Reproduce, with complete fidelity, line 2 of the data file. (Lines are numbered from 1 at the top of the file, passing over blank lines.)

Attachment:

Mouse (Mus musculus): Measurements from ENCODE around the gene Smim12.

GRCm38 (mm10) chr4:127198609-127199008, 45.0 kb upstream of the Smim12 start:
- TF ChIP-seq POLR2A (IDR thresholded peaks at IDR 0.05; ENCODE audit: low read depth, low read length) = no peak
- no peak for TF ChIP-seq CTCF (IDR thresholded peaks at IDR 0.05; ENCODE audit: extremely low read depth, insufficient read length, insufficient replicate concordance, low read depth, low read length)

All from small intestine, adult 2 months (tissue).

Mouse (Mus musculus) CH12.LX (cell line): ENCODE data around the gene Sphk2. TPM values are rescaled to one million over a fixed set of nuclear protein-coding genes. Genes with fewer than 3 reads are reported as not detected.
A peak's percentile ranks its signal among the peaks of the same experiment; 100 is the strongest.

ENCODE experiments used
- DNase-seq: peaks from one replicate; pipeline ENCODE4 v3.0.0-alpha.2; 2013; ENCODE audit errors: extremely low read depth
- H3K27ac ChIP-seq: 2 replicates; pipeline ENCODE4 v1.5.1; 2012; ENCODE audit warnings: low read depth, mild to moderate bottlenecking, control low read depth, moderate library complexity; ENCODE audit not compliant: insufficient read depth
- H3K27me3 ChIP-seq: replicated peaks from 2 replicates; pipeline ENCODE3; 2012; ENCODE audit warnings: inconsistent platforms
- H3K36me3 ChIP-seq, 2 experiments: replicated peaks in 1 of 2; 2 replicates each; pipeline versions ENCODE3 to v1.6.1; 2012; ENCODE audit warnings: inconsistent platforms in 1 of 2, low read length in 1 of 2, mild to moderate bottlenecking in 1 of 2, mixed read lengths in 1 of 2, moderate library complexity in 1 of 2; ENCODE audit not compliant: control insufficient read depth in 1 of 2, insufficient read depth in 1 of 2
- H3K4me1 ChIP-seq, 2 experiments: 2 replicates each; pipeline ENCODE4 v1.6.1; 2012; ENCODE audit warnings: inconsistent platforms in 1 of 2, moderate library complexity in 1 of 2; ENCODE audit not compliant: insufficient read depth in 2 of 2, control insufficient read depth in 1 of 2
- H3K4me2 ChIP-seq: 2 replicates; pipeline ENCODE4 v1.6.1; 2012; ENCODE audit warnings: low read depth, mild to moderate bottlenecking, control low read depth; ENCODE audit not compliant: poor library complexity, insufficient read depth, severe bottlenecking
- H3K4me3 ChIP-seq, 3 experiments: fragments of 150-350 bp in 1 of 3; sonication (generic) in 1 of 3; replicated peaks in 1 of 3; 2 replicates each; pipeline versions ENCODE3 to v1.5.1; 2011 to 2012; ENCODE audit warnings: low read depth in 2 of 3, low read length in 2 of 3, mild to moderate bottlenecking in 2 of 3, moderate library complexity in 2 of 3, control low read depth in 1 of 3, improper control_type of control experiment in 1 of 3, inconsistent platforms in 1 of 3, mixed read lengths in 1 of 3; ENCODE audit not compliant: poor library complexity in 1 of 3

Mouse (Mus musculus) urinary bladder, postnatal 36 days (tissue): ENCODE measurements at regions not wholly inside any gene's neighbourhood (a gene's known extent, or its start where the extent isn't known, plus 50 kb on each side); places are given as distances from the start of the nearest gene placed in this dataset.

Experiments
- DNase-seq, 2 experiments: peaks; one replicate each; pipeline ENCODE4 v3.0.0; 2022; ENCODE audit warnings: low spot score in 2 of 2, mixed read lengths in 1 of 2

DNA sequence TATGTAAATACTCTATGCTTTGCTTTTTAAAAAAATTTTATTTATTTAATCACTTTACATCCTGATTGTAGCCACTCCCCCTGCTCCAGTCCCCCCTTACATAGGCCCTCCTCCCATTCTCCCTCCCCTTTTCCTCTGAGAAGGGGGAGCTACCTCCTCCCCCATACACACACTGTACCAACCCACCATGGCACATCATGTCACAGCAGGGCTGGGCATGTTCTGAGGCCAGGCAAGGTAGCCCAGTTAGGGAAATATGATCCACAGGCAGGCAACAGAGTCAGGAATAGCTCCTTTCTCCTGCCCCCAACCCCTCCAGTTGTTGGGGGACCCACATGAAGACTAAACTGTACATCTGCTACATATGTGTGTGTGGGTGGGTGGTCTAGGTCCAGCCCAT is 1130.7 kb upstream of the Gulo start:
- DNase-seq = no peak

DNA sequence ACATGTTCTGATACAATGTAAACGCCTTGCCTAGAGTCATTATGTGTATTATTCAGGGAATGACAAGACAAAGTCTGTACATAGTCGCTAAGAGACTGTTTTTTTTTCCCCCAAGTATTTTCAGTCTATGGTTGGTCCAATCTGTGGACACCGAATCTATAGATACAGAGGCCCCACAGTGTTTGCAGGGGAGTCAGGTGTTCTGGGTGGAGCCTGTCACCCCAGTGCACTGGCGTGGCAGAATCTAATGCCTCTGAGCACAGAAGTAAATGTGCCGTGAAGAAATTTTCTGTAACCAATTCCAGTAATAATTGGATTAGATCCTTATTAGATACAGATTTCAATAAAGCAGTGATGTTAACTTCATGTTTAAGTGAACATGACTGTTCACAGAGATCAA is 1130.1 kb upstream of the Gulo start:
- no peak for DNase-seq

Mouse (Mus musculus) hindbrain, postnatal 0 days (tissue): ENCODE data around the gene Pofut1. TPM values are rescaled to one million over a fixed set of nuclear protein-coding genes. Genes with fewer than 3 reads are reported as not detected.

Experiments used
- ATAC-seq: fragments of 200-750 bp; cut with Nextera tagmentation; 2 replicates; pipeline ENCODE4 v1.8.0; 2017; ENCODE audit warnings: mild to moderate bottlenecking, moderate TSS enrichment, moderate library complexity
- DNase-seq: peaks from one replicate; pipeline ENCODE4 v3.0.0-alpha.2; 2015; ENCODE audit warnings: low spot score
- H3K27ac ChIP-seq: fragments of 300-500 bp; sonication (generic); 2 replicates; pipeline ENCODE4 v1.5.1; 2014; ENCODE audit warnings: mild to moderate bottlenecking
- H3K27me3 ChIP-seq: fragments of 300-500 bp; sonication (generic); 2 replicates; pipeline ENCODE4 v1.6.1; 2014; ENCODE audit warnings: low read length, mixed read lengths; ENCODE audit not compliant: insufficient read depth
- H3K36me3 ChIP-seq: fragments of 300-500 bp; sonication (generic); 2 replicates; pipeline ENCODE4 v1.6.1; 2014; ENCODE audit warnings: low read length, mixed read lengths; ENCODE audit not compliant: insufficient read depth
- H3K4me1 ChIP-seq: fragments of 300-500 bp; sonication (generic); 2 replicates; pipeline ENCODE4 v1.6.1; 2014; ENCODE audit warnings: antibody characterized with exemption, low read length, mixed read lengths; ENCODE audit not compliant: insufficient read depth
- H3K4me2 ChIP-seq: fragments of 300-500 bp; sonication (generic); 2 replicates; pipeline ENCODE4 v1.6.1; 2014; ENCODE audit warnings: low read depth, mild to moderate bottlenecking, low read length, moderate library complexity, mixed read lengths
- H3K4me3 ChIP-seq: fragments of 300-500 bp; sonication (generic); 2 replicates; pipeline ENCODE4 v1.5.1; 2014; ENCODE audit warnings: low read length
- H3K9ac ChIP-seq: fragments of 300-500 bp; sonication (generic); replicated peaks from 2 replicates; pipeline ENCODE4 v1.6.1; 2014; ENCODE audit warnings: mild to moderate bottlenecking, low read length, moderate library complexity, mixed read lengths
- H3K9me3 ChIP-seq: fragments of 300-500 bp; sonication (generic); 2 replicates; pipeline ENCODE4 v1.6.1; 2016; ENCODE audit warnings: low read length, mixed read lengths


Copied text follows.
GRCm38 (mm10) chr4:127198609-127199008, 45.0 kb upstream of the Smim12 start: